K E N D E L   R A T L E Y   S H O R E






Photograph by Andrew Urban


I. I believe that we are facing two key issues in our business in 2015: The relentless pursuit of monetization and fear of trying new things. 

II. In music today, we are so focused on the goal of a sustainable business that we sometimes lose sight of the things we need to do to get there: building lasting and direct connection to an engaged audience; understanding where fans are and what experiences they are seeking; building products around the intersection of music fans' interests and artists’ needs. 

III. Despite the common understanding that making it in music in this era is nearly impossible, the discussion about “how to make money” is ubiquitous at every level of the music industry. You’ll be hard pressed to find a music conference programming schedule that doesn’t include a panel about or referencing “monetization.” That’s a high bar to reach for artists who are just starting out, and sets the tone for what musicians should expect from a career. Music is about so much more than money: it’s a community, it’s a shared experience, it’s a passionate audience of people who feel connected to your work. Along similar lines, success in music today seems to have a narrow definition: land a record deal, sell as many albums as you can, sell out tours, sign a publishing deal. Do all this, and you get to do it again, and again. I would love to see more stories about alternative routes to success.

IV. I think there is a lot of enthusiasm and interest in mentoring new talent, but it takes a lot of time. We are all so stretched thin, finding opportunities and individuals we want to mentor is a challenge. To create a culture of professional growth, all sides must participate. For mentorship to flourish, companies must build opportunities into the organization’s workflow: mandate mentorship and set expectations for the leadership. Systematize it across the organization and provide time out of office. Acknowledge and reward those who make it a priority. Mentors, too, must provide access and invite the community to reach out to them. Ask your friends for mentors (like you do when you need an intern). Cultivate a profile for sharing experience and wisdom: write about about your experience, case studies, etc. AMAs on twitter, accept LinkedIn requests, and offer to do coaching sessions at conferences. The tools are out there! Mentees – whether their relationship is ongoing or limited to a single interaction, should be appreciative of their mentor’s time and come prepared: do your research, don’t just ask, “how did you get here?” but find a specific experience or moment in their career to start the conversation. Set the agenda, be ready with specific questions. And finally, pass it on. Share what you’ve learned with your peers. By being transparent and helping each other, we can level up the work in the industry, together.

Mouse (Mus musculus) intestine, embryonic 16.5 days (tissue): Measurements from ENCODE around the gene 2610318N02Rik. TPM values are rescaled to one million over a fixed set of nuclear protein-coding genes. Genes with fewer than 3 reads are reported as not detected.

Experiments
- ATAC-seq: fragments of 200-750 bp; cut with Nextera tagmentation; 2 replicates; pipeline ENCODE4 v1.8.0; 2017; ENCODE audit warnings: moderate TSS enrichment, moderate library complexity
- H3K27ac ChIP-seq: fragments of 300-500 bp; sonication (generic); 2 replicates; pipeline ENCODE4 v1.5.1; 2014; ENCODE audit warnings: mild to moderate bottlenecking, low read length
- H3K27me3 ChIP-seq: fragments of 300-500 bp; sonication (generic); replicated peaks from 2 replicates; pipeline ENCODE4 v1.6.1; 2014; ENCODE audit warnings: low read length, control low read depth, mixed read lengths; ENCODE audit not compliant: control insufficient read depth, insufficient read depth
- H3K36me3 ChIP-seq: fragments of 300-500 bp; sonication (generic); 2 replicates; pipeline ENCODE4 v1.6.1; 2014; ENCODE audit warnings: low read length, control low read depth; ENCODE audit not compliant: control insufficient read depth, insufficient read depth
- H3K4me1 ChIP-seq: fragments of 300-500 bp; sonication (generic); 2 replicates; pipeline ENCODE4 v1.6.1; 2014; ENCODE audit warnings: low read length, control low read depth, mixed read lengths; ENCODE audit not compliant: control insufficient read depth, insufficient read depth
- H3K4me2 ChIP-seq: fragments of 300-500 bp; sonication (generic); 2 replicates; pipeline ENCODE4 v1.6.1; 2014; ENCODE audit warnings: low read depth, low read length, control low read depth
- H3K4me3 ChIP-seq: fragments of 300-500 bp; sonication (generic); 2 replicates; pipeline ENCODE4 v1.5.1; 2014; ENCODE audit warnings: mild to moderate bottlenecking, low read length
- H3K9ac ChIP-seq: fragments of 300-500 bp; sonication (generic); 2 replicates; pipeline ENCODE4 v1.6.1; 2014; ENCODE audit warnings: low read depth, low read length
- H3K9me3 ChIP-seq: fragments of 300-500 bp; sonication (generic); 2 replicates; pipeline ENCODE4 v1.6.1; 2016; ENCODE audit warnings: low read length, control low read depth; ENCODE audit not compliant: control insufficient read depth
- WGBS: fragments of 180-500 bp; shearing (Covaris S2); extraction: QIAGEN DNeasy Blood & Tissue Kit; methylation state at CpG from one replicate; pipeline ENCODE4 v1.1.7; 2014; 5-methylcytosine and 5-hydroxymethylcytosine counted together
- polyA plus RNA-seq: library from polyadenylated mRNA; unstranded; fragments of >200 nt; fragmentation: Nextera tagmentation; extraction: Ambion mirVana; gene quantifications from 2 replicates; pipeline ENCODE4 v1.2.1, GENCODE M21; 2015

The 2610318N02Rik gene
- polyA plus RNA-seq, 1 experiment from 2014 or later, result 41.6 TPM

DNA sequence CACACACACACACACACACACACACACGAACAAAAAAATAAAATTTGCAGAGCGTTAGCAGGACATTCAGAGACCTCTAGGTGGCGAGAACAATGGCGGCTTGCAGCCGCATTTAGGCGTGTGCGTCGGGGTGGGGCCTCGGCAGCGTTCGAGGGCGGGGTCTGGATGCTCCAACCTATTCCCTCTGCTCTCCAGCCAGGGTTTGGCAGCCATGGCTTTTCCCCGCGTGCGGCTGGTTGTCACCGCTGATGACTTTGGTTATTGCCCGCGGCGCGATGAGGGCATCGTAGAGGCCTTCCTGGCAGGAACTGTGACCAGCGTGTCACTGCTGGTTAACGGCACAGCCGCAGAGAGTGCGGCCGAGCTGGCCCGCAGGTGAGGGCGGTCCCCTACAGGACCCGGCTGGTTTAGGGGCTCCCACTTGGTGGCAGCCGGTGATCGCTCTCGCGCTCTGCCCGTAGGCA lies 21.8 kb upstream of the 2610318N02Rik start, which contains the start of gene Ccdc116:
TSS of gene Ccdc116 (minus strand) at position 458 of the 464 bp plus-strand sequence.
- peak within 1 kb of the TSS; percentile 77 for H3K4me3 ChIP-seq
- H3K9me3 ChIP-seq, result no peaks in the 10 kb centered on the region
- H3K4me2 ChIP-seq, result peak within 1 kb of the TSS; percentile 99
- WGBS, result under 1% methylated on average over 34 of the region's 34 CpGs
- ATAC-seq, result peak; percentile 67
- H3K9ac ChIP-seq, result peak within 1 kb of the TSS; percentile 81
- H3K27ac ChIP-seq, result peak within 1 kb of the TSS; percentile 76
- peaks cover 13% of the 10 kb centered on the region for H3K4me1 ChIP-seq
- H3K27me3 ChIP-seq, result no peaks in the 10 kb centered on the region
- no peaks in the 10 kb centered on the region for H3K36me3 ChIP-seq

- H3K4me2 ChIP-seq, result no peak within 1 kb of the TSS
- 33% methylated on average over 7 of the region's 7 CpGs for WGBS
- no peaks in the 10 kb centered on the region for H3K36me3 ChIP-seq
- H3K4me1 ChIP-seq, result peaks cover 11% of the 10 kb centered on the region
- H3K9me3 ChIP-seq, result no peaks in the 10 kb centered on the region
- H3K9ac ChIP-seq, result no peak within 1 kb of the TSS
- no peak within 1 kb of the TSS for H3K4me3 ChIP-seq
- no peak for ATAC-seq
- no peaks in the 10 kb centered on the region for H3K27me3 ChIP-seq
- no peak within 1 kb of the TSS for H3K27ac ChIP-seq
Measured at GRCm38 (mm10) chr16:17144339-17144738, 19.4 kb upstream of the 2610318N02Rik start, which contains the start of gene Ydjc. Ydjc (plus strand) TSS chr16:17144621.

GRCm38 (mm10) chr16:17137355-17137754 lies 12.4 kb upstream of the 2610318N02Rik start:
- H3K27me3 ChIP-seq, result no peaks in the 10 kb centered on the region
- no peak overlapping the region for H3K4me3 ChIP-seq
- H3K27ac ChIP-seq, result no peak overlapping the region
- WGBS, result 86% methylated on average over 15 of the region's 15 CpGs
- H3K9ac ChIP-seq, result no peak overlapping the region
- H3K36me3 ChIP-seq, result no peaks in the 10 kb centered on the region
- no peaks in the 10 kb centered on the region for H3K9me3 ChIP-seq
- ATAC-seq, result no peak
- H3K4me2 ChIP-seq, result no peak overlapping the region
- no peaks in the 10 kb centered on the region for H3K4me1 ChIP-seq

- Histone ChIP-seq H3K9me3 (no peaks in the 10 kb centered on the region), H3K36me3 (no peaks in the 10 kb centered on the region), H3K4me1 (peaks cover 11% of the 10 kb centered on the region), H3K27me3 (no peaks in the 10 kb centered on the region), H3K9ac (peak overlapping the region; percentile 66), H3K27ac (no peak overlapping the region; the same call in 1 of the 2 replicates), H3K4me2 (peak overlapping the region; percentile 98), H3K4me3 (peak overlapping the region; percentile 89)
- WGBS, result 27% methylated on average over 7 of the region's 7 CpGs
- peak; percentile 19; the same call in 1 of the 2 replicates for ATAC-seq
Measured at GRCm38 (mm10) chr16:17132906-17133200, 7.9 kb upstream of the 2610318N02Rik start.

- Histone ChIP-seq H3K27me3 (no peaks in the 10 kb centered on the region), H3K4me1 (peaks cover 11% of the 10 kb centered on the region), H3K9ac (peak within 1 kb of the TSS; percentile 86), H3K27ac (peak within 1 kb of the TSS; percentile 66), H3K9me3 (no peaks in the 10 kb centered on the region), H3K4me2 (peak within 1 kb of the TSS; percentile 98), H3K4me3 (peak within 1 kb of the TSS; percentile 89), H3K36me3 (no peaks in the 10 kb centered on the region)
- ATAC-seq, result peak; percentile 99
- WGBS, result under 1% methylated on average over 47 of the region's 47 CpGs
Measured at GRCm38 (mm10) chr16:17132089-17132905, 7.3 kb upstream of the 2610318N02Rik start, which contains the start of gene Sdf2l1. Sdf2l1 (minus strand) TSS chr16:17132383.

V. We need to talk more about how failure, false starts and delays are part of making things. The more people know they are part of the creative process, the less scary making something will seem and the more it will encourage experimentation.

VI. I am for transparency in the music business. Transparency is punk rock.